As many other countries, Croatia has some accomplishments and some challenges in the national library field. First, I have to mention that Croatia has a defined library legislation on a national level and a good network of national library commissions also defined by legislation and supported by ministries. This network provides good communication within the library field and professional assistance to different kinds of libraries and librarians around the country. Library legislation has defined the level of education required for library jobs, from high school level to PHD experts. Student in Croatia can enroll courses within librarianship on different level in four different universities in Croatia (Zagreb, Osijek, Rijeka and Zadar), and there is a good definition and implementation of national professional qualification license certificated by Ministry of culture (such as Senior librarian, Library Adviser or else). Great deal of professional education and organization of events, national or regional projects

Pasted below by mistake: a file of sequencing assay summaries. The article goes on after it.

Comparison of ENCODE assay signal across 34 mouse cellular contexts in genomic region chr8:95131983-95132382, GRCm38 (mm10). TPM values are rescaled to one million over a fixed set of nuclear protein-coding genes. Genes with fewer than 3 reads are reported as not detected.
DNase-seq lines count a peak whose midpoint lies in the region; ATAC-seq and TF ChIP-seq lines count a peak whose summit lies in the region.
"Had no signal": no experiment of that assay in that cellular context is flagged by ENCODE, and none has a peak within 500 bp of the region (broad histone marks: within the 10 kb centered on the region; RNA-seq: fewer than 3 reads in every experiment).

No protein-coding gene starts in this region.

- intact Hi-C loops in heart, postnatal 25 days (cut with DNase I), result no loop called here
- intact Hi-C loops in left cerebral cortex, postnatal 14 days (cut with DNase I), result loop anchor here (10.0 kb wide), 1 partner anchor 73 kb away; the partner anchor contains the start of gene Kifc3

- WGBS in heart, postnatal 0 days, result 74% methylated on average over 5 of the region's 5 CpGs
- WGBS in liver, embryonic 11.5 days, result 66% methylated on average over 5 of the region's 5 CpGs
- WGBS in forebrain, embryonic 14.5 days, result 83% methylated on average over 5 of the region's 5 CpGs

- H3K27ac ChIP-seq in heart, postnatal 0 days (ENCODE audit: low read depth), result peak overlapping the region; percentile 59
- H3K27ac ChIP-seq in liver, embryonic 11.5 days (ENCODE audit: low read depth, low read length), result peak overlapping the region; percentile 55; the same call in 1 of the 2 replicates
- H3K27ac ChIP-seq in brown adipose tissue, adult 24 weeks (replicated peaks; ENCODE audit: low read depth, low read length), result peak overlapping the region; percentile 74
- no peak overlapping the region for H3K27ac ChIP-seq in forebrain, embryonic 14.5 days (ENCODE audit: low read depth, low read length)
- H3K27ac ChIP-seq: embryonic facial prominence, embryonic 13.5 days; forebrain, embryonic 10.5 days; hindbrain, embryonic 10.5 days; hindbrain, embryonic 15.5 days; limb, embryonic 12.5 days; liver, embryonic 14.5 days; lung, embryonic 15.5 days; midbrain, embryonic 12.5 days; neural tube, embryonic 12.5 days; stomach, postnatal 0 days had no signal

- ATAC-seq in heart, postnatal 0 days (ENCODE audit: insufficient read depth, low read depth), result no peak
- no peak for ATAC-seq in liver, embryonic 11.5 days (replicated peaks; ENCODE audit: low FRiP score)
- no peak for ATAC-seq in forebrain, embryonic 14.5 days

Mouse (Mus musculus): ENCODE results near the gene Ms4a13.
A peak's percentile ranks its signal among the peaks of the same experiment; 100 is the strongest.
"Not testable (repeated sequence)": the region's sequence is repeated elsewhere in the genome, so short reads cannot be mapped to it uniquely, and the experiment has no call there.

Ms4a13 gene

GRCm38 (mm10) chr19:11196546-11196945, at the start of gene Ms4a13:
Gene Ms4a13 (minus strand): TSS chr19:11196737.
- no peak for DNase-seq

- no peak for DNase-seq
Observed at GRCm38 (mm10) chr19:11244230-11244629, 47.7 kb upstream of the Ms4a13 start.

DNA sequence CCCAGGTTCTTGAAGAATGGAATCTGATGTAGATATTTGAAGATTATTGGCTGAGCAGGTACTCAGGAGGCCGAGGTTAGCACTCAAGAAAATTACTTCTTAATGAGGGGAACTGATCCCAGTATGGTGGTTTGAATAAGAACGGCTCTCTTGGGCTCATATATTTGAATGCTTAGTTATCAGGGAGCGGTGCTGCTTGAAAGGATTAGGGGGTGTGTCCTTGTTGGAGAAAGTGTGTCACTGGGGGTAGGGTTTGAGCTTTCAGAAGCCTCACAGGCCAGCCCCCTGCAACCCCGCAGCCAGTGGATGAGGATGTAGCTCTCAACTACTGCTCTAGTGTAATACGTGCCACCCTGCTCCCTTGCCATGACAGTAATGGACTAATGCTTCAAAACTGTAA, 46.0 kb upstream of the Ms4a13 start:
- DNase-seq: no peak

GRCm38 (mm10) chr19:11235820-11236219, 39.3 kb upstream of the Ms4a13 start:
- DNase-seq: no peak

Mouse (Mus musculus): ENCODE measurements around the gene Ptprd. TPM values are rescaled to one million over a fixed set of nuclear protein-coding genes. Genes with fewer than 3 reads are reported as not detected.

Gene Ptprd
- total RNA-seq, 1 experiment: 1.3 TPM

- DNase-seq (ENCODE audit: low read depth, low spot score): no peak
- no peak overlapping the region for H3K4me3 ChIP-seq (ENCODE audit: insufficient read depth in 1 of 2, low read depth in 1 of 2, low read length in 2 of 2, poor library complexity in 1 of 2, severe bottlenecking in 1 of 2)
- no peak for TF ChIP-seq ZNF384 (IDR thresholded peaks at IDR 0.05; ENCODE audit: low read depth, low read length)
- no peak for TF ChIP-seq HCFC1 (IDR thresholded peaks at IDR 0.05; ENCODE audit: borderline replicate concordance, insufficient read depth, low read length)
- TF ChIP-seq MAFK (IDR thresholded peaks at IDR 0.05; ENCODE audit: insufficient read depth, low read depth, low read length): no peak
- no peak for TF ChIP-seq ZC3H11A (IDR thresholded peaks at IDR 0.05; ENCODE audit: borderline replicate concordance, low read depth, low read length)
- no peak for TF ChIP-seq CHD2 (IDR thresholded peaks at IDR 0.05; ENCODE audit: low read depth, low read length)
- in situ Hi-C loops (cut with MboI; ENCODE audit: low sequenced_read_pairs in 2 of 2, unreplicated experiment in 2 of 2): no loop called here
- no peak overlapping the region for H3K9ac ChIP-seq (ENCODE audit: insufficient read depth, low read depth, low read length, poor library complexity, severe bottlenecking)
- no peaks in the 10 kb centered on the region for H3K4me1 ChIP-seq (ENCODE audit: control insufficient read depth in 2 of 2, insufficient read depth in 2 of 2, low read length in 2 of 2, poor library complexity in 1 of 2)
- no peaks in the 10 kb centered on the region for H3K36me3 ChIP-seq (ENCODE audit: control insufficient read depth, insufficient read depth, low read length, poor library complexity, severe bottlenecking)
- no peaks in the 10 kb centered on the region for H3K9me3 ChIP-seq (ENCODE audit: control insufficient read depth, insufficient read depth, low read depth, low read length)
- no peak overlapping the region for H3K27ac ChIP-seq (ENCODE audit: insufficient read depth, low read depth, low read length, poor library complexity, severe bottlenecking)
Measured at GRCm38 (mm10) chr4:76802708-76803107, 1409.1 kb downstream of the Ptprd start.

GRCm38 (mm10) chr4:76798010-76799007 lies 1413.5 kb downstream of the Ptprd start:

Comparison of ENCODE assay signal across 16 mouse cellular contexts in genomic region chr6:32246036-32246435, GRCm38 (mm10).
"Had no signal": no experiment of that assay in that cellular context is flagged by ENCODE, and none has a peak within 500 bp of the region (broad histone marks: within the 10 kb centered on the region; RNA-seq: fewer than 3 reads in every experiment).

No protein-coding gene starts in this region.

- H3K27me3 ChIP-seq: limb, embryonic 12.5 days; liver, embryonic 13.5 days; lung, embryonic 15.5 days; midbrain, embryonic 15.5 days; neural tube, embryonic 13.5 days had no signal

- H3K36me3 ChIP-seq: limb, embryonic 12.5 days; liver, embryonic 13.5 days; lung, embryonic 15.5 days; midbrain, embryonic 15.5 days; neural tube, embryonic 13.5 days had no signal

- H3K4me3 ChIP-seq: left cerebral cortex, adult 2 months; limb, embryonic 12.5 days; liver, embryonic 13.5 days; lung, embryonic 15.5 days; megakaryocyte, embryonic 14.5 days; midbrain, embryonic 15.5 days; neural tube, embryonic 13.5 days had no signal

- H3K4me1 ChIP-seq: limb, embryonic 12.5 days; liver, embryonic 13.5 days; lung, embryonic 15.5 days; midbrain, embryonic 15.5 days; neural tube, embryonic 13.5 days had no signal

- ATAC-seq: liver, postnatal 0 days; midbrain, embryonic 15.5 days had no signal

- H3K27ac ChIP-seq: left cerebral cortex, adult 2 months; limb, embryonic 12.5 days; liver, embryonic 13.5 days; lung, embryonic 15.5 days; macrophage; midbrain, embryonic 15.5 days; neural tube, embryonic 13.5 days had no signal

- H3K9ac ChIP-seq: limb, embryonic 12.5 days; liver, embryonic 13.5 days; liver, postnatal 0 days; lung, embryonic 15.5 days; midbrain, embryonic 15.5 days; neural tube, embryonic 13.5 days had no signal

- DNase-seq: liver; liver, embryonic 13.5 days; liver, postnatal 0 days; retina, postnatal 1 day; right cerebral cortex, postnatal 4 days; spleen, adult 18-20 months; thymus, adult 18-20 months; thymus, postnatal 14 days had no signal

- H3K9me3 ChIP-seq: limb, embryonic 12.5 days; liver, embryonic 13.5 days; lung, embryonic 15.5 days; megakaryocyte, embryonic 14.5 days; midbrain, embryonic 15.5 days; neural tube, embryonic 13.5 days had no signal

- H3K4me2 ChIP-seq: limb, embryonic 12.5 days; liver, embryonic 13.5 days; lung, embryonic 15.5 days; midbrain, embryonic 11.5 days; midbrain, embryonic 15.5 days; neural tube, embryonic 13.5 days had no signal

is connected with library associations within the country. Croatia has one umbrella association that gathers all the regional library associations (such as Zagreb library Association, Dubrovnik Library Association etc.) in the country – Croatian Library Association. Also, there are a few library type associations that are very active on national and international level, such as school library associations. We can say that Croatian librarians are very active in promoting library services and advocacy on local, regional and national level with their work within the library association in organizing all library conferences, round table or national campaigns in the country. Last but not least is answer to the question: what does it mean to be librarian in Croatia? From a citizen’s point of view, we are working in non-stress conditions, reading a lot of books and organizing the shelfs in a quiet environment. But from my point of view we are doing an extremely important job at this time in providing a safe place for different kinds of people, providing the relevant information source, fighting the ignorance and fake news on different levels. One big advantage of our job is that we have to adopt, learn and educate ourself constantly to be able to participate in new activities of information society.